Memory Holloway and Picasso

Picasso, Plate 1 from Suite 347, Self-portrait and Circus Figures (March 1968) Etching on paper

Memory Holloway, an art historian at the University of Dartmouth, Massachusetts, has written a wonderful book on a magnificent group of etchings by Pablo Picasso. It is titled Making Time: Picasso's Suite 347. Suite 347 is the name given to 347 etchings that the Spanish artist produced in his late eighties, all generated in just eight months of frenetic activity without preparatory sketches of any kind. The first plate (above) includes the only recognizable self-portrait in the collection, the short figure on the left. Holloway notes that Picasso "all but abandoned his own likeness". From then on, in the other 346 prints, "he slipped in and out of guises, crossed age and gender lines, and he tried on the costumes and manners of his favorite painters as he imagined himself in other roles."

In one brilliant insight Holloway writes that Picasso "also makes his presence felt synecdochically through fragmented body parts which he specifically selects for their role in the artistic process", namely the watchful omnipotent eye, the disembodied hand and the erect phallus. "Even when he is absent from the scene he is present, leaving oily residues and secretions of the body on the copperplate. Suite 347 is inescapably an extensive self-portrait but one undertaken by means that subvert the very notion of the unified self."

Holloway recognizes that the strongman in the print above has the features of the anonymous sculptor from an earlier suite of etchings and that the dark space between his thumb and forefinger is "an iconic sign of the female genitals" meant to resemble an eye as well. The woman on the horse, she notes, is placed centrally between the audience just visible in the background and the observer in the foreground, a position she says Picasso used for many other circus performers as well. She could have added that the bather in Le Déjeuner sur l'Herbe is in the same position too. The reason why is that each of these motifs is a painted "painting" surrounded by artists like the real Picasso and his strongman sculptor. Le Déjeuner, which Manet called The Bath after the painted "painting" in the middle, also had a sculptor posing in the foreground as in Picasso's print.
 

Diagram of two details from Manet's Mlle. V...in the Costume of an Espada (1862) on the left and Picasso's Self-portrait and Circus Figures (1968) on the right.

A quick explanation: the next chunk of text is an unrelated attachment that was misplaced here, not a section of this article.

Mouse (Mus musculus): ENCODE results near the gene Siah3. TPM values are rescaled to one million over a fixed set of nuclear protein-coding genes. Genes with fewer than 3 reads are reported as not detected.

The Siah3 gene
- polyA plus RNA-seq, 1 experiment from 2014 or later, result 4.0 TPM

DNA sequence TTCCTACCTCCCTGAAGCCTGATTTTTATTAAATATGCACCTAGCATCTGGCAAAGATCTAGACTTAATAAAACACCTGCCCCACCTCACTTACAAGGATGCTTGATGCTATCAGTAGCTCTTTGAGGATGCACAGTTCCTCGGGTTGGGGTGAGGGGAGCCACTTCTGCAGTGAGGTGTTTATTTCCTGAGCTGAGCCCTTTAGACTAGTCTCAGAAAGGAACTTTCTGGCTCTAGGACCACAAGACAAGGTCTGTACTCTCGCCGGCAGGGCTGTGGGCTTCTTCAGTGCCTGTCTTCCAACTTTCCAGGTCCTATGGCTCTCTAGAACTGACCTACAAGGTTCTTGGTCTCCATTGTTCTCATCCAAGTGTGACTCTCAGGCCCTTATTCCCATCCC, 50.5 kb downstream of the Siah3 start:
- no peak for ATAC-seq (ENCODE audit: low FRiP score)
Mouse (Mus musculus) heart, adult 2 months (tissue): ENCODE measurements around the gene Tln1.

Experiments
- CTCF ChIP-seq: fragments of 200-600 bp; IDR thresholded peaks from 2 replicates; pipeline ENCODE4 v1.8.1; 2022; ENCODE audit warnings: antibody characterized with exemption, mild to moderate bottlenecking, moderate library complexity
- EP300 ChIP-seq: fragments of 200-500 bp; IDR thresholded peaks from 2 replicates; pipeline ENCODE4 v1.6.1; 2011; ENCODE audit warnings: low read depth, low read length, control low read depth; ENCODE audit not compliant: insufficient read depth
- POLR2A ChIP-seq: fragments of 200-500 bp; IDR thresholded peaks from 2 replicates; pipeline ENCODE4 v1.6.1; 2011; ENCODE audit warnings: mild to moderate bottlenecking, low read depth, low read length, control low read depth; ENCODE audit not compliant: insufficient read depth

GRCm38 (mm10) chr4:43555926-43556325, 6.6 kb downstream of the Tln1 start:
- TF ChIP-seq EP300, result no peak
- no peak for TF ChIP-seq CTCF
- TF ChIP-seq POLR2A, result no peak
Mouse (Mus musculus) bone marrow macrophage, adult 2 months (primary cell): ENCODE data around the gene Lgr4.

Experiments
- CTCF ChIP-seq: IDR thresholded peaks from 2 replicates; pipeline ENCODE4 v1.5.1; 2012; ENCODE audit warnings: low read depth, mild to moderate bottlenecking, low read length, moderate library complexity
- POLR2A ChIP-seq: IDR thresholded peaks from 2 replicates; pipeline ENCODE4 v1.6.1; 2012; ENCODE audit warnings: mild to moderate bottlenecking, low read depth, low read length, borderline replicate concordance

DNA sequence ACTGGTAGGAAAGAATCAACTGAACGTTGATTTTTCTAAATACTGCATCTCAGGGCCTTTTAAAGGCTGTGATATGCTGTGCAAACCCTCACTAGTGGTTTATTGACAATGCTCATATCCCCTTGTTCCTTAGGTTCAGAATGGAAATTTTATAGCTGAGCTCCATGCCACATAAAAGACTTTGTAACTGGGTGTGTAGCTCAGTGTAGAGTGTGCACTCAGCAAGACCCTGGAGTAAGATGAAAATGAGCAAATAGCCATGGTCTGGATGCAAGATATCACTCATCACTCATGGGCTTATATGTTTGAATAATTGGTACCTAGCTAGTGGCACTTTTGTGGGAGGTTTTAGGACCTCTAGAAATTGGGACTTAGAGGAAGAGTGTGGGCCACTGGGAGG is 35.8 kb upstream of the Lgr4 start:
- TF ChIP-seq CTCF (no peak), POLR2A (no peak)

Manet's masterpiece continually haunted Picasso's imagination. "When I see Manet's Déjeuner sur l'Herbe", he famously said, "I say to myself: trouble's in store." Picasso's pictorial reference to Manet and Le Déjeuner in the print explains furthermore the jagged shape on Picasso's torso (above right). Holloway remembers the shape from a related drawing where it had appeared as lightning in the sky and claims that it now empowers Picasso on the ground. What she does not recognize is that the lightning in the image she refers to was probably inspired like this one from the hidden M Manet placed sideways between his alter ego in Mlle V.....  in the Costume of an Espada (1862) and her own painted bullfight behind her. Though Manet identified Mlle. V with Velazquez, Goya and Ingres through various means that I have explained in the picture's entry, he also makes certain to include his own initial and identity.

Sometimes individual specialists in art history shine a light on their chosen subject in novel and unexpected ways. Using imagination and their own insight in place of the more conventional methodologies of art history's discipline they offer, without knowing it themselves, a new and more productive way to look at all art, not just the objects of their own narrowly focussed specialty. For those wanting an insight into Picasso's mind and art in general, Memory Holloway's Making Time is a good place to start. 

The bad news is that this highly desirable book is expensive for no apparent reason. It is short (168 pages of text) with few illustrations, all in black-and-white. It went on sale in 2006 for $60 and is now selling in some online bookshops for $199. My advice is get a second-hand copy online or go to the library. 

Memory Holloway, Making Time: Picasso's Suite 347 (New York: Peter Lang) 2006

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